Re "Cries for Help a Texas Jury Did Not Answer," Commentary, Nov. 14: Nancy Grace's complaint that the Robert Durst acquittal was "a kick in the stomach for those of us who love justice" is written from the perspective of a prosecutor, which she was. I wasn't in the courtroom and can't comment on the merits of the evidence presented, but I respect a jury's verdict more than I respect the point of view of a prosecutor who moans that her belief in our judicial system is "shattered" because of an acquittal. Not that it's a perfect system, as evidenced by the wrongful convictions that have been exposed in recent years through DNA evidence.
Grace is convinced that prosecutors can do no wrong. So, when the verdict isn't what she wants, it shatters "the belief that right wins out over wrong," and she blames the jury. This was about winning; surely even Grace is not deluded into thinking our courts are about right and wrong.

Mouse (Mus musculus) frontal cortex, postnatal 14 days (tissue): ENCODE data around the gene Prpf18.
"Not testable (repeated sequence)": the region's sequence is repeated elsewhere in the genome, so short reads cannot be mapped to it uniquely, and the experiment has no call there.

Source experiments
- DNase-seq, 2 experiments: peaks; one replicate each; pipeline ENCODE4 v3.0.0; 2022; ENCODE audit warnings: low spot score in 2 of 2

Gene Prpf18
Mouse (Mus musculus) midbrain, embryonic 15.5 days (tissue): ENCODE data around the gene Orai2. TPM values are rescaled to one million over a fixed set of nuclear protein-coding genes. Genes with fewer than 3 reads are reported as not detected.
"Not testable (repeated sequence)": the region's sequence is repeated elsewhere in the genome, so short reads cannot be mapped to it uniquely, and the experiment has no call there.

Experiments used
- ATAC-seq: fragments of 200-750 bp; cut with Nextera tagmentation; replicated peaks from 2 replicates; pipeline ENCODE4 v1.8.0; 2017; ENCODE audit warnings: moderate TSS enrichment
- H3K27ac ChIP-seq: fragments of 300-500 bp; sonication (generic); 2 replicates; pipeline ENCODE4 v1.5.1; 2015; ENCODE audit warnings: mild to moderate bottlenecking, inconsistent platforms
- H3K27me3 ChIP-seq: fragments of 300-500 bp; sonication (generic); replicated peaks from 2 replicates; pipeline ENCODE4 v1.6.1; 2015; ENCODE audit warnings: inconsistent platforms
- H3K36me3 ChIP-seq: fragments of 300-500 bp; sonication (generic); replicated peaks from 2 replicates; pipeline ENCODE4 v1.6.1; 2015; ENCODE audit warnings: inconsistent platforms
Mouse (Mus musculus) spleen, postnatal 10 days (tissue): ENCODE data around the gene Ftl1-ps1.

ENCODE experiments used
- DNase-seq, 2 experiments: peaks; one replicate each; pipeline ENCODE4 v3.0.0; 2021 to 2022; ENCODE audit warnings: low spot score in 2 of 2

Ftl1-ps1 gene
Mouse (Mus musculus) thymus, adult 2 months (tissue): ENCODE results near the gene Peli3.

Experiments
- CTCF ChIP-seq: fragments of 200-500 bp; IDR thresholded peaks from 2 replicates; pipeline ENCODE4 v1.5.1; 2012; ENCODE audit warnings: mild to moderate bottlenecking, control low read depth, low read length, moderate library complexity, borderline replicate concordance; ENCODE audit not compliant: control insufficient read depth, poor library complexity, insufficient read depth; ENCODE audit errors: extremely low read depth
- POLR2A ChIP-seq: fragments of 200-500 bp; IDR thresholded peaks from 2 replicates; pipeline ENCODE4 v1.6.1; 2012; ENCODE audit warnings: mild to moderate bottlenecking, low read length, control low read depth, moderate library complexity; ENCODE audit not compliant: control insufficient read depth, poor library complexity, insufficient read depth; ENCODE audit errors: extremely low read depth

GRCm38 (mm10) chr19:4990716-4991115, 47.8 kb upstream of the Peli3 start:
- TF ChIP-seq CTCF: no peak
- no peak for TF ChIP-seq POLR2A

But a reasonable layman could have won a conviction with the evidence Grace listed. The guy even admitted doing the crime. And yet, like O.J. Simpson, Durst walked. The jury (the basis of our system of justice) apparently decided the prosecution did not present an adequate case. Look to the prosecutors and their strategy. Don't blame the jury.
Could it be that the prosecution in this case suffered from "Marcia Clark syndrome" and seriously underestimated the ability of the defense lawyers? Would that every defendant were protected by that quality of advocacy.
Richard A. Hein